An American lawyer faces possible sanctions after using the popular ChatGPT to write a letter and discover that the application of Artificial Intelligence had invented a whole series of supposed legal precedents. “The Court is facing an unprecedented situation,” said the judge Kevin Castle.
As published this Saturday by The New York Times, the lawyer Steven Schwarzlawyer in a case that is being resolved in a New York court, filed a lawsuit against the airline Avianca Submitted by a passenger who claims he was injured when he was struck with a service cart during a flight. The plaintiff’s representative used ChatGPT to prepare the brief in which he opposed a defense request to have the case dismissed.
In the 10-page document, the lawyer cited several judicial decisions to support his theses, but it did not take long to discover that the well-known OpenAI company chatbot he had made them up. “The Court is facing an unprecedented situation. A filing submitted by the plaintiff’s attorney in opposition to a motion to dismiss the case is replete with citations to non-existent cases,” the trial judge said.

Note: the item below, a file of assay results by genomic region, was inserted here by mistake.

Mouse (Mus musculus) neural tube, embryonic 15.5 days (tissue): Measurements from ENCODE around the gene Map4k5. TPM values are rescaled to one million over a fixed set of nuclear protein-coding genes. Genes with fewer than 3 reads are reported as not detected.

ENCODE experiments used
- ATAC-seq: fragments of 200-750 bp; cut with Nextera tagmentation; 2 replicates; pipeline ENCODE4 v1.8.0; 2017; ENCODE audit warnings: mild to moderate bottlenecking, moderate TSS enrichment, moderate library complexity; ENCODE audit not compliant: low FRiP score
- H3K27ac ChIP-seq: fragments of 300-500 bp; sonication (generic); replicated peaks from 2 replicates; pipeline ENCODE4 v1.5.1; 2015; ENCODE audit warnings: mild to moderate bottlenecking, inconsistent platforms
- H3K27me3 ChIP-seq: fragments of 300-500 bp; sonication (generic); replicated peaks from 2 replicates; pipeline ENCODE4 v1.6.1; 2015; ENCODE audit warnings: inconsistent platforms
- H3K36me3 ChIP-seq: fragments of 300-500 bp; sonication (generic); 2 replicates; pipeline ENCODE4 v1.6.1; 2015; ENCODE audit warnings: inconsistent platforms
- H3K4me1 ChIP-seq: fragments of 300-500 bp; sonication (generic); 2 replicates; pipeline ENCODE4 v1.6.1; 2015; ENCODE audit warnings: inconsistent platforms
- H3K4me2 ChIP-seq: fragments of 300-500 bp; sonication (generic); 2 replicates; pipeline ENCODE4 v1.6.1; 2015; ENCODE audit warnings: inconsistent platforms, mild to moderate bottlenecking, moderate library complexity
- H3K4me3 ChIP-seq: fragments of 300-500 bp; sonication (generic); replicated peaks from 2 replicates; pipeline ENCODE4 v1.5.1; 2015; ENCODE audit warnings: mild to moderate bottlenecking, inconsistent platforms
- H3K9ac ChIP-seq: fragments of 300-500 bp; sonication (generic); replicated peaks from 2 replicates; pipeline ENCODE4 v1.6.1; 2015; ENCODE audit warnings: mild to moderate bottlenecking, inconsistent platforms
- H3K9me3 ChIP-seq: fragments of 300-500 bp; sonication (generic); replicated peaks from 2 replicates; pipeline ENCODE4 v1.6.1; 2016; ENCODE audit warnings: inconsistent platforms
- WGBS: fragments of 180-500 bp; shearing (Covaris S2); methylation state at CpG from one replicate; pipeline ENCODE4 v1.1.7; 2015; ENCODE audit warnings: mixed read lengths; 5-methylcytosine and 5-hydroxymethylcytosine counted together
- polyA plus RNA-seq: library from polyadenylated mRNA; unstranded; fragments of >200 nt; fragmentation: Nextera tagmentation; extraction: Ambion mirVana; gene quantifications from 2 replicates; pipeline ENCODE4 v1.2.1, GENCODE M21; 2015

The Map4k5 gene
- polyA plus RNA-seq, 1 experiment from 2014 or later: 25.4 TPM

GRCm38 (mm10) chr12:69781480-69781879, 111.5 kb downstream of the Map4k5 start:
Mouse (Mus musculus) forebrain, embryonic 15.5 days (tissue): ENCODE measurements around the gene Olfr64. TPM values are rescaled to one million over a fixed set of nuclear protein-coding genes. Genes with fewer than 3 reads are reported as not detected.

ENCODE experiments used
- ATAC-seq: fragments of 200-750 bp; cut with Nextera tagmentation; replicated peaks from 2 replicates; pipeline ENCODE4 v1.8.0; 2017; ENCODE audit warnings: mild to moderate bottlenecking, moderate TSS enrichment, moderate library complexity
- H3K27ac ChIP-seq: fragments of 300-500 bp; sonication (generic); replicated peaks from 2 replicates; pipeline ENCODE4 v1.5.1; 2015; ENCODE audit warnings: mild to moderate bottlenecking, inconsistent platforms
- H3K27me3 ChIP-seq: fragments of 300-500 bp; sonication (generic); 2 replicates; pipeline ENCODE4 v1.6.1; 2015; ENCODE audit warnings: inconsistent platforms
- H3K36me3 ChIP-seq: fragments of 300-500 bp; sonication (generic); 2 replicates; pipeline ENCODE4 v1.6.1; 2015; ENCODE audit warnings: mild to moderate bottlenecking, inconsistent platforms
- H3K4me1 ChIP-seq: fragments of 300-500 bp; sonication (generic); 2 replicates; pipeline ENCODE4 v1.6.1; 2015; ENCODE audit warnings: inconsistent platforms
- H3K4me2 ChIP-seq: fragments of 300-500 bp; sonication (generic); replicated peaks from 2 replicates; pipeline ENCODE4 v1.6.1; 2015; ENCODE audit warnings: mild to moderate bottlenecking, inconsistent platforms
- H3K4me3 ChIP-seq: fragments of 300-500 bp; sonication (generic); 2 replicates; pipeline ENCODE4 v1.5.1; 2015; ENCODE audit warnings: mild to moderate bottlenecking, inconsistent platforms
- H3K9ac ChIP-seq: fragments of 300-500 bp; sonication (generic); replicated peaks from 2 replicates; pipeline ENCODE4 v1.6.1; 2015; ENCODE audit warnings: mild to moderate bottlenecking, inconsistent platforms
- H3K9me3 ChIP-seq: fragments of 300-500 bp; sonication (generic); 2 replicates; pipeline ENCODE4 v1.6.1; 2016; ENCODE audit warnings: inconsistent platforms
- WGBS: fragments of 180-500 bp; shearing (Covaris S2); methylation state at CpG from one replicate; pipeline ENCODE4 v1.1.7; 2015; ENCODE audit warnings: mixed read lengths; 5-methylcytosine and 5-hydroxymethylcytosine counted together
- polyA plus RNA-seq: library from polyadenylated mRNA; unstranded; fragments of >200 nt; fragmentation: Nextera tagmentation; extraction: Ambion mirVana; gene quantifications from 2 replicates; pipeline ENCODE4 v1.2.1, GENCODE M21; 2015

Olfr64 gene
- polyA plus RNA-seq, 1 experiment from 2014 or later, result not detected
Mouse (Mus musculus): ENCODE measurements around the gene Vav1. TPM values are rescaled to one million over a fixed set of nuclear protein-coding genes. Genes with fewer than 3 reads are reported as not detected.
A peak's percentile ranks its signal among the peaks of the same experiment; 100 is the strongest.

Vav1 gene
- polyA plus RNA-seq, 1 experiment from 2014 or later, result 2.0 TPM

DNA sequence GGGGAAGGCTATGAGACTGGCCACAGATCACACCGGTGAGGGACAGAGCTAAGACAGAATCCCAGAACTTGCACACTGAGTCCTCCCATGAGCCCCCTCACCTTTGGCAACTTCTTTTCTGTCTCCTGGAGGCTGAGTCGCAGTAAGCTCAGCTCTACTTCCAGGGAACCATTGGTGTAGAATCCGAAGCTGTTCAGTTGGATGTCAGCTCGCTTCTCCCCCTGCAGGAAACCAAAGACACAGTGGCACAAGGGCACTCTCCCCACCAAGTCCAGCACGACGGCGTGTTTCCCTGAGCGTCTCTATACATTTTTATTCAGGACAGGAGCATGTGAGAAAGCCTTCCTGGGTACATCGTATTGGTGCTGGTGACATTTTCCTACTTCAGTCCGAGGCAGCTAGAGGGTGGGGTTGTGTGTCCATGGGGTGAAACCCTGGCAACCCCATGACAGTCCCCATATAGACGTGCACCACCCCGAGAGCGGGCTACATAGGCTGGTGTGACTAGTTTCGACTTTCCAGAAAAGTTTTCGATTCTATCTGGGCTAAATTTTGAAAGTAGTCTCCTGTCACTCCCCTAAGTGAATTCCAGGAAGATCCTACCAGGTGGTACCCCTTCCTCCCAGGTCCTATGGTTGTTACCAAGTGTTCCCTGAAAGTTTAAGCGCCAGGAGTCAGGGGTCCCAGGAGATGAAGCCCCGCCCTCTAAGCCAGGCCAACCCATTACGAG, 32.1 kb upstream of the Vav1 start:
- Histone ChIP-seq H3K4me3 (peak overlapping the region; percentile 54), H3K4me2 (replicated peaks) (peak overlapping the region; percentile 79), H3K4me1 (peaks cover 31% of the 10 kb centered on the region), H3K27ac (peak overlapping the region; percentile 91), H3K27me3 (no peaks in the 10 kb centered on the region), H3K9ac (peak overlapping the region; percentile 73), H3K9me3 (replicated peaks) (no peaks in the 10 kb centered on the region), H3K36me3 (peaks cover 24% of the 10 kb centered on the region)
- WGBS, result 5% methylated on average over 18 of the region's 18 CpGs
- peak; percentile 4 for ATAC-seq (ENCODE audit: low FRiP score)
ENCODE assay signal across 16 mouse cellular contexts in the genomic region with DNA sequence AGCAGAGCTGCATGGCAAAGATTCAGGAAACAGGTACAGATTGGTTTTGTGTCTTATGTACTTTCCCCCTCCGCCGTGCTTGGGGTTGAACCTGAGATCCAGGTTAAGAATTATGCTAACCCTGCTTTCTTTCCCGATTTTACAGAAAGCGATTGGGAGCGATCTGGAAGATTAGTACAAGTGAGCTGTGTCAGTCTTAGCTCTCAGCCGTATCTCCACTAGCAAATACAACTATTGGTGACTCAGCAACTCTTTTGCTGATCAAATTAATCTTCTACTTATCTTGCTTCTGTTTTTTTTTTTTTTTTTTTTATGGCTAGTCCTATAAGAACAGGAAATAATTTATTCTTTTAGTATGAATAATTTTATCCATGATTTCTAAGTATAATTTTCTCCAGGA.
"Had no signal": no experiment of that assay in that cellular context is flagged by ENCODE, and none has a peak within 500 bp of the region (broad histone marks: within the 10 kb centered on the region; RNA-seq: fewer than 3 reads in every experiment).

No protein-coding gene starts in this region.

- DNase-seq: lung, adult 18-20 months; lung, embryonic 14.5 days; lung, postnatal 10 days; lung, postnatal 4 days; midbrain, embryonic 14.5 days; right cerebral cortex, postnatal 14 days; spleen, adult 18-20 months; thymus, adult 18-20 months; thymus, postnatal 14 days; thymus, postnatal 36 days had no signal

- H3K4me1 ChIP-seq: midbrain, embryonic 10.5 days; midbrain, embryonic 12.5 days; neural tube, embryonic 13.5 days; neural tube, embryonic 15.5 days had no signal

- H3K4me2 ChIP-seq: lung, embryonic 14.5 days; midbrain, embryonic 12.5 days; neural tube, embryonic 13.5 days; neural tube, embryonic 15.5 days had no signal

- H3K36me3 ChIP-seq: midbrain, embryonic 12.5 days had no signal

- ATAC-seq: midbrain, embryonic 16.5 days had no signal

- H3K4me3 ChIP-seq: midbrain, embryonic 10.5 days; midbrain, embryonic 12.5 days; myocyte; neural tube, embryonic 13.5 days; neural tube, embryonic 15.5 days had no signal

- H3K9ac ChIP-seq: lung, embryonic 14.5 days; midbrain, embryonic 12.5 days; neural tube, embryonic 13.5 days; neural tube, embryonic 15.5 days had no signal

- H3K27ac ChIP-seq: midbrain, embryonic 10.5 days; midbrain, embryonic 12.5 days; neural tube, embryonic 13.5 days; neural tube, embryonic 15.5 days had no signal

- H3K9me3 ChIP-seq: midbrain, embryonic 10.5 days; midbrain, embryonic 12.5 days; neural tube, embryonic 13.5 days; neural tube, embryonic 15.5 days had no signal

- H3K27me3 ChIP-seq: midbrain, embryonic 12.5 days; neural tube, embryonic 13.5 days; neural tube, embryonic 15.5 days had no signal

The magistrate issued an order calling a hearing on June 8, in which Schwartz must try to explain why he should not be sanctioned after having tried to use completely false precedent assumptions. In this regard, the American lawyer justified his actions by saying that he had never used a tool of this type and promised not to use ChatGPT anymore without fully verifying the authenticity of the cases.
When confronted, the lawyer himself presented an affidavit in which he admitted to having used ChatGPT to prepare the brief and acknowledged that the only verification he had carried out was to ask the application if the cases he cited were real. “I was not aware of the possibility that its content could be false,” Schwartz confessed.
The lawyer also stressed that he had no intention of misleading the court and fully exonerated another lawyer from the firm who also exposes himself to possible sanctions. The document, seen by the EFE news agency, closes with an apology in which Schwartz deeply regrets having used artificial intelligence to support his investigation and promises never to do so again without fully checking its authenticity.